Accompanied by GIA report no. 2115100354 stating that the diamond is Fancy Intense Pink, Natural Colour, VVS2 Clarity, together with an additional GIA worksheet stating that the diamond may be Potentially Flawless after repolishing.
Further accompanied by a GIA type classification report ,stating that this stone is a Type IIa pink diamond. ' Type IIa pink diamonds are very rare in nature, often have relatively few inclusions and are noted for their mostly homogenous colour in the rough (..).'
The Romance of Pink Diamonds
By Ian Balfour
Historically, the most famous pink diamonds have come from India. Of these, pride and place must be given to the rectangular, step-cut 'Darya-i-Nur' (Sea of Light), one of the great diamonds of history. The 'Darya-i-Nur' is estimated to weigh between 175 and 195 carats. It is the principal gem in the Crown Jewels of Iran and together with the 'Nur ul-Ain' (Light of the Eye), an oval brilliant of around 60 carats, once constituted the major part of the 'Great Table' diamond. In 1642 Tavernier saw, and tried unsuccessfully to buy, this legendary stone from a merchant in Golconda.
Another historic Indian diamond is the 'Agra' which weighs just over 32 carats. Its early history links it with Babur, the first of the Mogul rulers. Later it came into the possession of the eccentric Duke of Brunswick, one of the 19th century's most important collectors of unusual diamonds: he paid 348,000 francs for the gem. Towards the end of the century Edwin Streeter, the London jeweller and author of several books on gemstones, acquired the 'Agra'. The Agra was sold at auction in London in 1990.
The 'Hortense', weighing 20.53 carats, is a somewhat flat, rectangular-shaped diamond which was listed in the 1691 inventory of the Crown Jewels of France. The gem is named after Hortense de Beauharnais, the Queen of Holland and stepdaughter of Napoleon. It was one of the jewels stolen from the Garde-Meuble in Paris in 1792 but was recovered a year later. On account of its historic interest the 'Hortense' was among the items excluded from the sale of the French Crown Jewels in 1887. The stone is now in the Louvre collection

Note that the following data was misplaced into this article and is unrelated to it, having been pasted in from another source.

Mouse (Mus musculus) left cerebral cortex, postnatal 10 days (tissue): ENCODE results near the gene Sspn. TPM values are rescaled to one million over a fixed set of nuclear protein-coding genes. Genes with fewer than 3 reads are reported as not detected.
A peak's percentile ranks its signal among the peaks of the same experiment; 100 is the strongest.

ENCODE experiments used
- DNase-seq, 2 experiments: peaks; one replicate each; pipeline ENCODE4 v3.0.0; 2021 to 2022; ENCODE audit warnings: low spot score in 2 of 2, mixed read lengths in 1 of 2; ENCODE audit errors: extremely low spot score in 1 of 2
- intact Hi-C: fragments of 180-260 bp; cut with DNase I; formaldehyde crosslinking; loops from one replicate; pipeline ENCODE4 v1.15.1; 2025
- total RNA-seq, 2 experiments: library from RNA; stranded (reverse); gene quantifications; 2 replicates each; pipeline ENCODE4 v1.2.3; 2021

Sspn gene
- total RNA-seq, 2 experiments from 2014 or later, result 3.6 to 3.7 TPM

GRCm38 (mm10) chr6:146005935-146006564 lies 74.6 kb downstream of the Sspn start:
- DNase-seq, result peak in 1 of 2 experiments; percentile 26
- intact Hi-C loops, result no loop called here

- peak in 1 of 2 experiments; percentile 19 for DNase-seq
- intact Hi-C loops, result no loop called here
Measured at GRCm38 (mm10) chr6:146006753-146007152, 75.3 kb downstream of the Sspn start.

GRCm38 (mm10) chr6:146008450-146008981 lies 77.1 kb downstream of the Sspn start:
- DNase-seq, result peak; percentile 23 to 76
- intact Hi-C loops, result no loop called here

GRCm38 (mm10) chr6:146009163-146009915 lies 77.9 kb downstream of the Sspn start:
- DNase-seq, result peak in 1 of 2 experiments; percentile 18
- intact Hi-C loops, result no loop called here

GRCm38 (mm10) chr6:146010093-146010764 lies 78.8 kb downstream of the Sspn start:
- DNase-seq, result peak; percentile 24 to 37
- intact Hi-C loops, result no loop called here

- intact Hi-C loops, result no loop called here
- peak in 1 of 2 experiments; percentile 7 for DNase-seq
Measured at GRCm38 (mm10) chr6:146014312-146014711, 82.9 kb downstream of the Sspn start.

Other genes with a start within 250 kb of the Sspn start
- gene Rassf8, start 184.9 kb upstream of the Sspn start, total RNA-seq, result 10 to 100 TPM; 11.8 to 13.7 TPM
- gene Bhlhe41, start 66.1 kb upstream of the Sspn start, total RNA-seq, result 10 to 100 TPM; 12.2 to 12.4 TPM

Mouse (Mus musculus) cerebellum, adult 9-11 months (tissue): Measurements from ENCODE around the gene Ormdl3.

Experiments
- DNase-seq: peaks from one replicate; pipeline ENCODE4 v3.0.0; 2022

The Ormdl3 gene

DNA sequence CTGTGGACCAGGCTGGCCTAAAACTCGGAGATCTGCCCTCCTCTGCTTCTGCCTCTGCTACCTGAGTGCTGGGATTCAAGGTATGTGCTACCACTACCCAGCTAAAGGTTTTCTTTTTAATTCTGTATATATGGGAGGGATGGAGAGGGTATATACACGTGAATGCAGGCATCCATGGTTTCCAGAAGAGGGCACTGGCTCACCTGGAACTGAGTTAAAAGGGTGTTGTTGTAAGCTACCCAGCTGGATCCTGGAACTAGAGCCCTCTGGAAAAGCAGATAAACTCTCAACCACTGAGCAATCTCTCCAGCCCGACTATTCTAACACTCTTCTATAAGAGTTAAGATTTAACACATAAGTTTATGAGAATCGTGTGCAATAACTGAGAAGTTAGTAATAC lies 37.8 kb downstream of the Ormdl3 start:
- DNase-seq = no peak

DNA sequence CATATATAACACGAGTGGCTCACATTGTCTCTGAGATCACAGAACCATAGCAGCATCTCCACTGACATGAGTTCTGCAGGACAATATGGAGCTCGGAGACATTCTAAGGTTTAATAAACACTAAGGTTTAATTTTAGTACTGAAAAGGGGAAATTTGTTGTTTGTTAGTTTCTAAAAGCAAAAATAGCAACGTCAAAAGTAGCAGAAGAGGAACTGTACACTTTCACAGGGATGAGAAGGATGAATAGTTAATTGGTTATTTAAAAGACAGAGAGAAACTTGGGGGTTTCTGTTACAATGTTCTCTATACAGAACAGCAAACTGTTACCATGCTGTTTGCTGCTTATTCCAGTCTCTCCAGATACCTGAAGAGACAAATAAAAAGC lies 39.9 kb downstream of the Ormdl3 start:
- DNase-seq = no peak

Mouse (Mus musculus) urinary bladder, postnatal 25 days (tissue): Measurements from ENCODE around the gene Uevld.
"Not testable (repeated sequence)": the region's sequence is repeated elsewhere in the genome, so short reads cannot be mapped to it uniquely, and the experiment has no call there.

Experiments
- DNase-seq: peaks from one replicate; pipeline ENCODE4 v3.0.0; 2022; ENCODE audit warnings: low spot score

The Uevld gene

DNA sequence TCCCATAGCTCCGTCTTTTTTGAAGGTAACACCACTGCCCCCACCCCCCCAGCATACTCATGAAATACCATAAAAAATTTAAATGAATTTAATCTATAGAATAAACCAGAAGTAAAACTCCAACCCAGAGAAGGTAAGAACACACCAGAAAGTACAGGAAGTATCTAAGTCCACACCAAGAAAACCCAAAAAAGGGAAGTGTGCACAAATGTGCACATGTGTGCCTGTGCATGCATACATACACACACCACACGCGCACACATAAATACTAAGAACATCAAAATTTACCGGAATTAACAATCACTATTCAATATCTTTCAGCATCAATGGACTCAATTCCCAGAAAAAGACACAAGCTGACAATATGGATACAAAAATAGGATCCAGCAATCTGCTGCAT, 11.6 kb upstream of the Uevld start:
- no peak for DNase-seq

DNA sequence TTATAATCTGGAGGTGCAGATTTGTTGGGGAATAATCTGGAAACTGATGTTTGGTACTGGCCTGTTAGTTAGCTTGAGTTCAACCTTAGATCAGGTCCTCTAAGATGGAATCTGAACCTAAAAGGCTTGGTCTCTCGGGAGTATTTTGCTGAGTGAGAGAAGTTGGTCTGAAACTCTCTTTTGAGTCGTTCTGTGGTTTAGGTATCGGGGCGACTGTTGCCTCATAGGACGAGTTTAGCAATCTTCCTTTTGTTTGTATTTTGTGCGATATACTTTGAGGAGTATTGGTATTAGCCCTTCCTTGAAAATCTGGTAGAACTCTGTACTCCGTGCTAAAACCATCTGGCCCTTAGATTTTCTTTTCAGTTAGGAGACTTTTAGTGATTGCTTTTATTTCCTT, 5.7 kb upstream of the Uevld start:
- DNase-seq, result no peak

The cushion-cut 'Princie' diamond, weighing 34.64 carats, may formerly have been part of the State jewels of Turkey. In 1960 it was sold at an auction in London: shortly after the stone was christened 'Princie' in honour of the fourteen-year-old son of the Maharanee of Baroda whose pet family name was 'Princie'.
The most celebrated pink diamond is the 'Williamson'. The rough stone was found in the Williamson Mine, situated near Mwadui in Tanganyika (now Tanzania) in October 1947. Dr. John Williamson, the discoverer and owner of the mine, was an ardent Royalist so that he gave the diamond as a wedding present to the Queen, then Princess Elizabeth. Curiously the 'Williamson' proved to be an isolated find, no other pink diamond having come form this source. The stone was cut in London into a brilliant of 23.60 carats, which was later set in the centre of a flower spray brooch. It is rumoured that the Queen has a special affection for this jewel: evidence of this is supplied by the fact that Her Majesty wore the brooch at the wedding of the Duke of Kent in 1961 and that of the Prince of Wales twenty years later. Since millions of viewers watched the latter ceremony on television it is safe to assume that no famous diamond has ever been seen by so many people at the same time.
LA VIE EN ROSE
If I had to choose my favourite colour for a diamond it would undoubtedly be pink. There is something so exuberant, joyful, and intensely feminine about these rosy gems that makes them absolutely irresistible; as a result they have been prized by collectors and professionals ever since they were first discovered in the mines of India centuries ago.
It is difficult to exaggerate the rarity of fine pink diamonds weighing only five carats; but once they exceed 20 carats, and are of outstanding colour, they pass into the ranks of the world's greatest and rarest gems.
This absolute scarcity makes the appearance at auction of this sublime 24.78 carat stone an extremely exciting event. Its beauty has haunted me since the very first time I set eyes on it some years ago, and so it is a great honour to present this diamond to an international audience.
During my long career at Sothebys I have had the opportunity to examine some of the rarest and finest jewels, not only at auctions but also in private collections internationally. I can say without hesitation that this spectacularly beautiful stone is, quite simply, one of the most desirable diamonds I have ever seen.
International Jewellery Division
Europe and Middle East